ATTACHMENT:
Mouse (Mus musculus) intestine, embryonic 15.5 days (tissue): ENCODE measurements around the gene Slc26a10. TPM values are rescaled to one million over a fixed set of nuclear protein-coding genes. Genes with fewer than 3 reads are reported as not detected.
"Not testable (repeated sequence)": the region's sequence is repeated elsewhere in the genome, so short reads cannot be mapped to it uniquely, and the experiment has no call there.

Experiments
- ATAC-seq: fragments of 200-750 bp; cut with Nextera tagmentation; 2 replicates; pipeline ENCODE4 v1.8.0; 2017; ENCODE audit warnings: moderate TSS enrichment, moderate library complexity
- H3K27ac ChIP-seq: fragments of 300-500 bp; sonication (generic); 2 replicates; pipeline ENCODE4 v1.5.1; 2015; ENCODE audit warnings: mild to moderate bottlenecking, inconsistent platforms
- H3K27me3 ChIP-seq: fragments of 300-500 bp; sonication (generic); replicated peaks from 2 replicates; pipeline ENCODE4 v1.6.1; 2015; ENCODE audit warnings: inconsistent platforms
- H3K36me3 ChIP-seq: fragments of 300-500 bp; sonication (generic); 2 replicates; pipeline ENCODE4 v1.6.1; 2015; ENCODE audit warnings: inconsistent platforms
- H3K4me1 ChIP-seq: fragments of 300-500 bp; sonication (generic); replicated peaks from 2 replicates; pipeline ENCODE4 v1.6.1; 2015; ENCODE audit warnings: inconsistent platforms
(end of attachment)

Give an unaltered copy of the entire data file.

Mouse (Mus musculus) intestine, embryonic 15.5 days (tissue): ENCODE measurements around the gene Slc26a10. TPM values are rescaled to one million over a fixed set of nuclear protein-coding genes. Genes with fewer than 3 reads are reported as not detected.
"Not testable (repeated sequence)": the region's sequence is repeated elsewhere in the genome, so short reads cannot be mapped to it uniquely, and the experiment has no call there.

Experiments
- ATAC-seq: fragments of 200-750 bp; cut with Nextera tagmentation; 2 replicates; pipeline ENCODE4 v1.8.0; 2017; ENCODE audit warnings: moderate TSS enrichment, moderate library complexity
- H3K27ac ChIP-seq: fragments of 300-500 bp; sonication (generic); 2 replicates; pipeline ENCODE4 v1.5.1; 2015; ENCODE audit warnings: mild to moderate bottlenecking, inconsistent platforms
- H3K27me3 ChIP-seq: fragments of 300-500 bp; sonication (generic); replicated peaks from 2 replicates; pipeline ENCODE4 v1.6.1; 2015; ENCODE audit warnings: inconsistent platforms
- H3K36me3 ChIP-seq: fragments of 300-500 bp; sonication (generic); 2 replicates; pipeline ENCODE4 v1.6.1; 2015; ENCODE audit warnings: inconsistent platforms
- H3K4me1 ChIP-seq: fragments of 300-500 bp; sonication (generic); replicated peaks from 2 replicates; pipeline ENCODE4 v1.6.1; 2015; ENCODE audit warnings: inconsistent platforms